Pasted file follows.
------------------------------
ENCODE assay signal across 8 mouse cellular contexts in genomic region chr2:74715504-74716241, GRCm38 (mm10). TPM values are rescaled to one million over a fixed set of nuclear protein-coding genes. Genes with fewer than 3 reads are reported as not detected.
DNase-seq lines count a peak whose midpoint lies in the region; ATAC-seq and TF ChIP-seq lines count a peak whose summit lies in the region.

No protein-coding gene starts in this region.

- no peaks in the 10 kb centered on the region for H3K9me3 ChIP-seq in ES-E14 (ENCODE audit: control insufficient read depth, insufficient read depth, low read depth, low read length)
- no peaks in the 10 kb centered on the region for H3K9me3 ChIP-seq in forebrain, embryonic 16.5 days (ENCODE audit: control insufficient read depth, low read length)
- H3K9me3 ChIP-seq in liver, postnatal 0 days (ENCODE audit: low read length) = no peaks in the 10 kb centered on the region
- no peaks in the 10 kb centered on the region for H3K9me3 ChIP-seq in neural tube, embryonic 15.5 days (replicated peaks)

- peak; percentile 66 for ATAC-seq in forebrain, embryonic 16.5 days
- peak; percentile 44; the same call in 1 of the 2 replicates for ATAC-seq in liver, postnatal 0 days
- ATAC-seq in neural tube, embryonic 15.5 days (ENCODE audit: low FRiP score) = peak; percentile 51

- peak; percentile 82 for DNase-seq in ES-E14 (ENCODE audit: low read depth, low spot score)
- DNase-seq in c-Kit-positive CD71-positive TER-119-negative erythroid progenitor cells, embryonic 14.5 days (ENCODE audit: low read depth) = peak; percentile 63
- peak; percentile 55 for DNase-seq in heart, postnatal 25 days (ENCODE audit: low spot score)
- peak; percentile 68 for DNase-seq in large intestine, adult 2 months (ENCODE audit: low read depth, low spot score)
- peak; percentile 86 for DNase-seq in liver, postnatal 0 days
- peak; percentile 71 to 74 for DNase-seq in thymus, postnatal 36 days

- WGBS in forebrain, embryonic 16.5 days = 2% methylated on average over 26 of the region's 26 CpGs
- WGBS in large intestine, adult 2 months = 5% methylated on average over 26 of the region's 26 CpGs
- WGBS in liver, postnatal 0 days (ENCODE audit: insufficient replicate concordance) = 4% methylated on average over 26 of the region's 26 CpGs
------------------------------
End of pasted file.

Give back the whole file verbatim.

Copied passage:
ENCODE assay signal across 8 mouse cellular contexts in genomic region chr2:74715504-74716241, GRCm38 (mm10). TPM values are rescaled to one million over a fixed set of nuclear protein-coding genes. Genes with fewer than 3 reads are reported as not detected.
DNase-seq lines count a peak whose midpoint lies in the region; ATAC-seq and TF ChIP-seq lines count a peak whose summit lies in the region.

No protein-coding gene starts in this region.

- no peaks in the 10 kb centered on the region for H3K9me3 ChIP-seq in ES-E14 (ENCODE audit: control insufficient read depth, insufficient read depth, low read depth, low read length)
- no peaks in the 10 kb centered on the region for H3K9me3 ChIP-seq in forebrain, embryonic 16.5 days (ENCODE audit: control insufficient read depth, low read length)
- H3K9me3 ChIP-seq in liver, postnatal 0 days (ENCODE audit: low read length) = no peaks in the 10 kb centered on the region
- no peaks in the 10 kb centered on the region for H3K9me3 ChIP-seq in neural tube, embryonic 15.5 days (replicated peaks)

- peak; percentile 66 for ATAC-seq in forebrain, embryonic 16.5 days
- peak; percentile 44; the same call in 1 of the 2 replicates for ATAC-seq in liver, postnatal 0 days
- ATAC-seq in neural tube, embryonic 15.5 days (ENCODE audit: low FRiP score) = peak; percentile 51

- peak; percentile 82 for DNase-seq in ES-E14 (ENCODE audit: low read depth, low spot score)
- DNase-seq in c-Kit-positive CD71-positive TER-119-negative erythroid progenitor cells, embryonic 14.5 days (ENCODE audit: low read depth) = peak; percentile 63
- peak; percentile 55 for DNase-seq in heart, postnatal 25 days (ENCODE audit: low spot score)
- peak; percentile 68 for DNase-seq in large intestine, adult 2 months (ENCODE audit: low read depth, low spot score)
- peak; percentile 86 for DNase-seq in liver, postnatal 0 days
- peak; percentile 71 to 74 for DNase-seq in thymus, postnatal 36 days

- WGBS in forebrain, embryonic 16.5 days = 2% methylated on average over 26 of the region's 26 CpGs
- WGBS in large intestine, adult 2 months = 5% methylated on average over 26 of the region's 26 CpGs
- WGBS in liver, postnatal 0 days (ENCODE audit: insufficient replicate concordance) = 4% methylated on average over 26 of the region's 26 CpGs